Hartlepool was traditionally administered as a part of the County Palatine of Durham, until in 1887 West Hartlepool was incorporated as a municipal borough, with its own headquarters, West Hartlepool Town Hall, completed in 1897. In 1902 it was incorporated as a county borough in its own right, remaining in non-administratively in County Durham. In 1974, it was merged into Cleveland, which appointed its own Lord Lieutenant. 1996 Banham Review, disbanded Cleveland county and gave unitary authority status to its four districts, Hartlepool borough and part of Stockton-on-Tees borough became a part of non-administrative County Durham under the Lieutenancies Act 1997. Since the 2010s, Hartlepool is also part of the Tees Valley region, a mayor for the region was elected in 2016. Although the former districts and boroughs of Durham now form the unitary authority of County Durham. This means that County Durham now has four unitary authorities.

    Hartlepool is located in the north east of England, north of Middlesbrough and south of Sunderland. Nearby towns and cities include: Billingham (8 mi or 13 km): Darlington (25 mi or 40 km); Durham (17 mi or 27 km); Middlesbrough (12 mi or 19 km); Peterlee (8 mi or 13 km); Seaham (17 mi or 27 km); Sedgefield (13 mi or 21 km); Stockton-on-Tees (10 mi or 16 km) and Sunderland (21 mi or 34 km). The monument at Eston Nabcan be seen, beyond the far side of the Tees Bay, to the south.

    Hartlepool's economy has historically been linked with the maritime industry, something which is still at the heart of local business. Hartlepool Dock is owned and run by PD Ports. Engineering related jobs employ around 1700 people. Tata Steel Europe employ around 350 people in the manufacture of steel tubes, predominantly for the oil industry. South of the town on the banks of the Tees, Able UK operates the Teesside Environmental Reclamation and Recycling Centre (TERRC), a large scale marine recycling facility and dry dock. Adjacent to the east of TERRC is the Hartlepool nuclear power station, an advanced gas-cooled reactor(AGR) type nuclear power plant opened in the 1980s. It is the single largest employer in the town, employing 1 per cent of the town's working age people. The chemicals industry is important to the local economy. Companies include Huntsman Corporation, who produce titanium dioxide for use in paints, Omya, Baker Hughes and Frutarom. Tourism was worth £48 million to...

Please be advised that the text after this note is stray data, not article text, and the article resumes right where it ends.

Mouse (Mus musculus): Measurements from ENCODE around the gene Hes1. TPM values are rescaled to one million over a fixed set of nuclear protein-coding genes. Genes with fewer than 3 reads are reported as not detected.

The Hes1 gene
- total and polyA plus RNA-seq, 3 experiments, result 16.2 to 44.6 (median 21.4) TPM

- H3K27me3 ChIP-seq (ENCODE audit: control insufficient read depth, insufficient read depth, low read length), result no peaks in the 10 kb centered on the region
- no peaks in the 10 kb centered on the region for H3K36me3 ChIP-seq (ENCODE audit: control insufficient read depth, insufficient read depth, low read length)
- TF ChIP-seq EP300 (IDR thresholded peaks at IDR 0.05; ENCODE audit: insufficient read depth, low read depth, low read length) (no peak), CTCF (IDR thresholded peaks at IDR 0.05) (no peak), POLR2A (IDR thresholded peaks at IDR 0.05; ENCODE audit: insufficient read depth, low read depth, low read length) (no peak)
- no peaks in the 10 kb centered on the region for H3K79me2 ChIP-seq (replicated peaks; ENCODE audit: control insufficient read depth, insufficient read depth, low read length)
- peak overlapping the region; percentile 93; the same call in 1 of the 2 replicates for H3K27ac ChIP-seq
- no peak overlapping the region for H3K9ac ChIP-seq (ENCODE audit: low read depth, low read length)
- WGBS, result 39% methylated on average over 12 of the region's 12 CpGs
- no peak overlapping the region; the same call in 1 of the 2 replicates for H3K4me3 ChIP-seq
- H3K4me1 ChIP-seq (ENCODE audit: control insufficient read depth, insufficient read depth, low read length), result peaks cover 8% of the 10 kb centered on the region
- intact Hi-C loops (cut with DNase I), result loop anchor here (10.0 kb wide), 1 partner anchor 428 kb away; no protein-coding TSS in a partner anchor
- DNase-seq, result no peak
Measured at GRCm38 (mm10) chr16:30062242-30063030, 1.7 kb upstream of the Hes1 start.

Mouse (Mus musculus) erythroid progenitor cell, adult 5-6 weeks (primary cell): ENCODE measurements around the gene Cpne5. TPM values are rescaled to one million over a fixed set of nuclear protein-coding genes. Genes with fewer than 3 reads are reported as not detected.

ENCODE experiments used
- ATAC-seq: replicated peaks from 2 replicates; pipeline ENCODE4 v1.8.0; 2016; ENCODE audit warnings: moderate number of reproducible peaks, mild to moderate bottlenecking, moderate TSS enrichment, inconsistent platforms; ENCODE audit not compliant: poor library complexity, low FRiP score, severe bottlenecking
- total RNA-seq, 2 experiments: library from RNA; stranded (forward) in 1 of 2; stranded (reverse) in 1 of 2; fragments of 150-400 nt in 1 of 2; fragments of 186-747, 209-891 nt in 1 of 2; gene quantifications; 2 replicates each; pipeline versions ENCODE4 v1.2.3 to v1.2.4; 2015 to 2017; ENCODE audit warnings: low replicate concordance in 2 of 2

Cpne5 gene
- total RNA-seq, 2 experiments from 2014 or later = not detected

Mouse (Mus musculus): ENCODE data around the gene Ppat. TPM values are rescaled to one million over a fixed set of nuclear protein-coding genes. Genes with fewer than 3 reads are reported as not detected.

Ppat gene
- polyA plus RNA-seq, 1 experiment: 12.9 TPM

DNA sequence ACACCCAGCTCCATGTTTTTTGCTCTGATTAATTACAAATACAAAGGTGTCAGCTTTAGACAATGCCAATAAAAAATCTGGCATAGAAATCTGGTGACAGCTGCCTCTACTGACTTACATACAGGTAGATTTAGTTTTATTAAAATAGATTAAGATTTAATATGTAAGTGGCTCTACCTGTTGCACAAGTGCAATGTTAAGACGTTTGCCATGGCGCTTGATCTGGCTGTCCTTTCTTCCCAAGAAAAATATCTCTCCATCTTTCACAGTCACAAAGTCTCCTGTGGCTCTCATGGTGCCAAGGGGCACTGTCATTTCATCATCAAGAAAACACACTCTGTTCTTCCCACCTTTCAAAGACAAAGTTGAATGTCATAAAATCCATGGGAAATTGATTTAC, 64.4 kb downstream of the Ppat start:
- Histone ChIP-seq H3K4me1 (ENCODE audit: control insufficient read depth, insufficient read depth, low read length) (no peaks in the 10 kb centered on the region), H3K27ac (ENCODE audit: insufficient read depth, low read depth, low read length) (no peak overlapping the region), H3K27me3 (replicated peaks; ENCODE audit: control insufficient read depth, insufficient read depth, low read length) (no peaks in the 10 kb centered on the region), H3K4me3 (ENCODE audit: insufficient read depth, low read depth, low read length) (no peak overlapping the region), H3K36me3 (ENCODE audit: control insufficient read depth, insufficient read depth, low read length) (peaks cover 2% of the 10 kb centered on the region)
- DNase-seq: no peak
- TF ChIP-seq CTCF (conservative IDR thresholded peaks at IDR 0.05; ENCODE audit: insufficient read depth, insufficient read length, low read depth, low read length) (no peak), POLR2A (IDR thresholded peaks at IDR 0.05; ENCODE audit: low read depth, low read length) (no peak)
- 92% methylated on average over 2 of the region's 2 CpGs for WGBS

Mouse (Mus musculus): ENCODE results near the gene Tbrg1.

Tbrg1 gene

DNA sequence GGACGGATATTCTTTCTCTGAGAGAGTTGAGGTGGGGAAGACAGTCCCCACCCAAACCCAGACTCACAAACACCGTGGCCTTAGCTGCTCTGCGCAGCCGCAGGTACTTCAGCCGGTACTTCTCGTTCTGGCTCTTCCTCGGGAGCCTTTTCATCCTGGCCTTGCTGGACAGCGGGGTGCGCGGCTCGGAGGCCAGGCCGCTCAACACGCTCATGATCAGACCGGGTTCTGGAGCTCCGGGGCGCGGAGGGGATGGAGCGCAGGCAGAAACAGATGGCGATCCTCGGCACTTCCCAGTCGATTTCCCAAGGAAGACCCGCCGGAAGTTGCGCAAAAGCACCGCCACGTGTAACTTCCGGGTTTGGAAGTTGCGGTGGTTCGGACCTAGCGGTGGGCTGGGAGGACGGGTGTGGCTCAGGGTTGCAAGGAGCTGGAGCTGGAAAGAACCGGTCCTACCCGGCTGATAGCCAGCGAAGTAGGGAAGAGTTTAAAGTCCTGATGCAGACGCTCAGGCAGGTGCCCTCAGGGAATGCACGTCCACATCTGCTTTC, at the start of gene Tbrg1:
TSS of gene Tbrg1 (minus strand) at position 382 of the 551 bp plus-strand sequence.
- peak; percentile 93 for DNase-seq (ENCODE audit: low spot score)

Festivals and Fairs

    Since November 2014 the Headland has hosted the annual Wintertide Festival, which is a weekend long event that starts with a community parade on the Friday and culminating in a finale performance and fireworks display on the Sunday.

    Museums, art galleries and libraries

    Hartlepool Art Gallery is located in Church Square within Christ Church, a restored Victorian church, built in 1854 and designed by the architect Edward Buckton Lamb (1806–1869). The gallery's temporary exhibitions change frequently and feature works from local artists and the permanent Fine Art Collection, which was established by Sir William Gray. The gallery also houses the Hartlepool tourist information centre. The Heugh Battery Museum is located on the Headland. It was one of three batte...


    Hartlepudlian is a nickname given to a person from Hartlepool and the dialect used by its inhabitants.


    Hartlepool is served by two primary routes which are the A179 road and the A689 road, both linking the town to the A19 road. The A179 road is the main road to the north-west which leads to the A19 road, Durham, Sunderland and Tyneside. The A689 road is the main road to the south-west towards the A19 & Billingham, Stockton, Middlesbrough and York. The A178 road leads south to Seaton Carew, Graythorp, Seal Sands, Port Clarence and Middlesbrough via the Transporter bridge. The A1086 road leads n...